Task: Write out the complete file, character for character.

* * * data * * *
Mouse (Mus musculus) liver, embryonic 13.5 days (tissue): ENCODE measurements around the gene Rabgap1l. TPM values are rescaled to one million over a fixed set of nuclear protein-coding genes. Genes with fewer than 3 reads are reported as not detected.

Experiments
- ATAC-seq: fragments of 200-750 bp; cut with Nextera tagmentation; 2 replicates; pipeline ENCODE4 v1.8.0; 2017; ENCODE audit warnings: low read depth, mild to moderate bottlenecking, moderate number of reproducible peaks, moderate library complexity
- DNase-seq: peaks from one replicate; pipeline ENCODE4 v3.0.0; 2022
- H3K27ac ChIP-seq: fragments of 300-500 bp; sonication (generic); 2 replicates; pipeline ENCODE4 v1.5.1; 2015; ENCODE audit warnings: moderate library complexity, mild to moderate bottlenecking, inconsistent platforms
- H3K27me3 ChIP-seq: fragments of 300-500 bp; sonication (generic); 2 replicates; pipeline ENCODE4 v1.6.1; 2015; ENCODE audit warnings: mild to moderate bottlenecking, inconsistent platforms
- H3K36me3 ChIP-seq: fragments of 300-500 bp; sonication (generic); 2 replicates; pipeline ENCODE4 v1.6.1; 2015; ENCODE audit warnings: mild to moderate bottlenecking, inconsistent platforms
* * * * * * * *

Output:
Mouse (Mus musculus) liver, embryonic 13.5 days (tissue): ENCODE measurements around the gene Rabgap1l. TPM values are rescaled to one million over a fixed set of nuclear protein-coding genes. Genes with fewer than 3 reads are reported as not detected.

Experiments
- ATAC-seq: fragments of 200-750 bp; cut with Nextera tagmentation; 2 replicates; pipeline ENCODE4 v1.8.0; 2017; ENCODE audit warnings: low read depth, mild to moderate bottlenecking, moderate number of reproducible peaks, moderate library complexity
- DNase-seq: peaks from one replicate; pipeline ENCODE4 v3.0.0; 2022
- H3K27ac ChIP-seq: fragments of 300-500 bp; sonication (generic); 2 replicates; pipeline ENCODE4 v1.5.1; 2015; ENCODE audit warnings: moderate library complexity, mild to moderate bottlenecking, inconsistent platforms
- H3K27me3 ChIP-seq: fragments of 300-500 bp; sonication (generic); 2 replicates; pipeline ENCODE4 v1.6.1; 2015; ENCODE audit warnings: mild to moderate bottlenecking, inconsistent platforms
- H3K36me3 ChIP-seq: fragments of 300-500 bp; sonication (generic); 2 replicates; pipeline ENCODE4 v1.6.1; 2015; ENCODE audit warnings: mild to moderate bottlenecking, inconsistent platforms